DISClaimer Single Reviews (10/27/10)

Better late than never, they say.

As She’s Walking Away” is already in the top-10, but I’m just now getting around to it. That’s because I had to go out and buy the Zac Brown Band album that it is on. If this were most country acts, that would really tick me off. But I don’t mind financially supporting a group this good one bit. The best prices, by the way, are at the f.y.e. store on West End.

Oh, and did I mention that it also earns a Disc of the Day award for The Zac Brown Band & Alan Jackson?

Nashville newcomer Coy Taylor is our DisCovery Award winner for this column. But the best news of the day is the presence of enduring favorites Marc Beeson and Raul Malo and even older class acts like Curly Putman and Jack Greene.

COY TAYLOR/Bigger Than Life
Writer: Rivers Rutherford; Producer: Brady Seals; Publisher: none listed; CT (track) (www.coytaylor.com)
—This thumping country rocker has plenty of “bottom” in its mix. Coy Taylor’s drawling vocal has enough oomph to ride on top of the grinding guitars and insistent beats. He is a former Kentucky/Indiana/Cincinnati club attraction who recently moved to Music City. Promising, in a Jason Aldean/Rodney Atkins kinda way.

RAUL MALO/Living for Today
Writer: Raul Malo; Producer: Raul Malo; Publisher: Raul Malo, BMI; Fantasy (track) (www.raulmalo.com)
—Raul’s new CD is titled Sinners & Saints. This track has a vintage rock ‘n’ roll feeling with its stuttering organ, barrelhouse piano and sharp, echoey guitar pings. The melody is simple and straightforward, as are the rollicking groove and his vocal delivery. In the finale, “We’re just living for today,” is repeated over and over and over again, which explains the 5:14 running time.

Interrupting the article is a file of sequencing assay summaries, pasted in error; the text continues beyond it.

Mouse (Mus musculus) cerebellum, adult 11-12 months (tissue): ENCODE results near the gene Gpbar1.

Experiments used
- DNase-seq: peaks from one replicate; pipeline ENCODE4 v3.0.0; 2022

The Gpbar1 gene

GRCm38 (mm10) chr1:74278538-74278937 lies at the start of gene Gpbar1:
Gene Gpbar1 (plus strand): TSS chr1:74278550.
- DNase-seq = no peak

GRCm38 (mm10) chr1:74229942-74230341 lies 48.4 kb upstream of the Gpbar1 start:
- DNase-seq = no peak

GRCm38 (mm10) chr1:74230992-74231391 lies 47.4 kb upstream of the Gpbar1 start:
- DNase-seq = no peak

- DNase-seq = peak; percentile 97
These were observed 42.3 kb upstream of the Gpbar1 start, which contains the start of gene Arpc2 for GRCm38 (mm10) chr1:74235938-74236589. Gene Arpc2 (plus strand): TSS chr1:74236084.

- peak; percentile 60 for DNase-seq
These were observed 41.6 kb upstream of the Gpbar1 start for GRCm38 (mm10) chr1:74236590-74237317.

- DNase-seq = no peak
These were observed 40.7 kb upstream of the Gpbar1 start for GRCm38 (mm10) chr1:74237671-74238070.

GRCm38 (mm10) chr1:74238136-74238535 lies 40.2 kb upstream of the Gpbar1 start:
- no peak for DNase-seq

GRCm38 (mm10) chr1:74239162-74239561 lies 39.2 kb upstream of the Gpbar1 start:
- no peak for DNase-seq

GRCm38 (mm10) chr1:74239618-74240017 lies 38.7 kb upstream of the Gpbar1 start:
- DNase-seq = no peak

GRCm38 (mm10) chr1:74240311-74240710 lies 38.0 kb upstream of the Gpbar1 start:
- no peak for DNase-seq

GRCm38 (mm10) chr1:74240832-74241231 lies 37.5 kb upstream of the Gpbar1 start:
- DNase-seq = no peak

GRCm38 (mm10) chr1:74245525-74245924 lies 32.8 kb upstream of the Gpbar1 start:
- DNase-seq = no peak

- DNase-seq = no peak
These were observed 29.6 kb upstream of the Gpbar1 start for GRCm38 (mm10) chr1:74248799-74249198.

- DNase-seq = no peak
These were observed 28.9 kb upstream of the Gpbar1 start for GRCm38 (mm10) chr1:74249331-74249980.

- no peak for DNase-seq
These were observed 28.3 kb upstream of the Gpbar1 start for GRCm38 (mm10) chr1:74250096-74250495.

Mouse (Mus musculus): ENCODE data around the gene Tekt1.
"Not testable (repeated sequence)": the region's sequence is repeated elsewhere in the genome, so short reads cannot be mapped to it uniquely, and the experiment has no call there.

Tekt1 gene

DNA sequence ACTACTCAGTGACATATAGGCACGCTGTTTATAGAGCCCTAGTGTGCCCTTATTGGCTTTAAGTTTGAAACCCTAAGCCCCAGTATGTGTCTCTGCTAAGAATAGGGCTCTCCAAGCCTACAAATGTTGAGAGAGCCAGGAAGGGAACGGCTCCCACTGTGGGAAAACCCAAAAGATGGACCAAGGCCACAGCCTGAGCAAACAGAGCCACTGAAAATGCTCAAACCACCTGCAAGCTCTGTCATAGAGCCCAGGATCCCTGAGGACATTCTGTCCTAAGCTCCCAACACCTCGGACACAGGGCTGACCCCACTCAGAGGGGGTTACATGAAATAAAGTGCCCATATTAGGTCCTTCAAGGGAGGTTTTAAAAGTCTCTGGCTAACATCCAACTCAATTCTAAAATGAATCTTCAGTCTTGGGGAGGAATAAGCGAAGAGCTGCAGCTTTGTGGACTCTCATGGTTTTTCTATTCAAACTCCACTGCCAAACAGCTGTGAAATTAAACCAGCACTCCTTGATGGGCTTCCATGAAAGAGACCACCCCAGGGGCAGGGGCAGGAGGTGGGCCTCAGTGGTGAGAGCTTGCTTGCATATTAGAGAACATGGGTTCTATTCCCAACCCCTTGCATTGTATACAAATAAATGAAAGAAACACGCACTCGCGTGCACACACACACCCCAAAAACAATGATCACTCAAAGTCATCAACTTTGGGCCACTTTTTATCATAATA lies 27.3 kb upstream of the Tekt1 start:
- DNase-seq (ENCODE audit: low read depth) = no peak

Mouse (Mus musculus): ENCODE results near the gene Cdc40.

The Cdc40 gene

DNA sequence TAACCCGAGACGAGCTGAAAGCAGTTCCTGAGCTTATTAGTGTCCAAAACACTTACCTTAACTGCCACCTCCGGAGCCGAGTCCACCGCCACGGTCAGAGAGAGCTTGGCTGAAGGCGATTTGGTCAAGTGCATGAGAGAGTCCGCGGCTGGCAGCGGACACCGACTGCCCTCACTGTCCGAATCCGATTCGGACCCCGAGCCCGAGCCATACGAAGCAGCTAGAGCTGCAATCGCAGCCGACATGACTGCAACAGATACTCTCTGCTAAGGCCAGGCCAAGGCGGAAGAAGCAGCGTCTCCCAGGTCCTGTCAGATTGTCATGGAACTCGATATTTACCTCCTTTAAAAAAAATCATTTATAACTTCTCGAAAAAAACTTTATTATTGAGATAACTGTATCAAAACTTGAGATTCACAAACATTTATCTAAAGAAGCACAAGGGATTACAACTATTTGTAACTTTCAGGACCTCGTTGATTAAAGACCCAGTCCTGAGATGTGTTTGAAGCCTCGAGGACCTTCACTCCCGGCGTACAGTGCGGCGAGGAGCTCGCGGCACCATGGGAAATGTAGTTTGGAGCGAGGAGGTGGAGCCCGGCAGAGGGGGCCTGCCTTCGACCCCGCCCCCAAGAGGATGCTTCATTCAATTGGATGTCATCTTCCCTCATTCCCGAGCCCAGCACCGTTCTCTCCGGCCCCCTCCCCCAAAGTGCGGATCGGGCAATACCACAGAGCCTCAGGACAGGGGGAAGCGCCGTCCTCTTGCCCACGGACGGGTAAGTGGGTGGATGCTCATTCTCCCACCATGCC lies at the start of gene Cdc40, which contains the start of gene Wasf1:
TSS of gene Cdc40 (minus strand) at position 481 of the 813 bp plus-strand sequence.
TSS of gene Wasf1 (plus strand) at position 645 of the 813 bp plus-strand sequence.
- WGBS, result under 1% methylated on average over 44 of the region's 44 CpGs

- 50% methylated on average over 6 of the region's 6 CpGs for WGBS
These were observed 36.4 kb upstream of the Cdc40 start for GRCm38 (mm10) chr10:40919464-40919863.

KYLE PARK/All Night
Writer: Ben Clark/Kyle Park; Producer: Kyle Park; Publisher: none listed, BMI; Winding Road (track) (www.kyleparkmusic.com)
—This singer-songwriter’s five-song sampler begins with this breezy charmer. The chorus tune is ridiculously catchy. The acoustic guitars scamper around beautifully. And his boyish tenor sounds like innocent springtime. As I’ve mentioned about him before, he is also a terrific record producer.

JACK GREENE & GEORGE JONES/Two Old Cats Like Us
Writer: Troy Seals; Producer: Penn Pennington; Publisher: none listed; Pretty World (track) (www.jackgreeneopry.com)
—This veteran Grand Ole Opry star’s newest CD is titled Precious Memories, Treasured Friends. On it, he sings his signature song Statue of a Fool as a solo. But most of the selections are duets with the likes of Lorrie Morgan, Vince Gill, Charley Pride, Larry Gatlin and Merle Haggard. This lead-off song is a swinging, big-band romp with The Possum. Hearing these two voices with a loud, fat brass section is ear-opening, to say the least.

TOMMY ALVERSON/Texas One More Time
Writer: Tommy Alverson; Producer: Walt Wilkins, Tommy Alverson & Patrick McGuire; Publisher: none listed; Blue Boot (track) (www.tommyalverson.com)
—He sings well, and the band is top-notch. The colorless song, however, does nothing for me.

THE ZAC BROWN BAND & ALAN JACKSON/As She’s Walking Away
Writer: Zac Brown/Wyett Durrette; Producer: Keith Stegall & Zac Brown; Publisher: Weimerhound/Lil’ Dub/Angelika, BMI; No Reserve/Atlantic (track)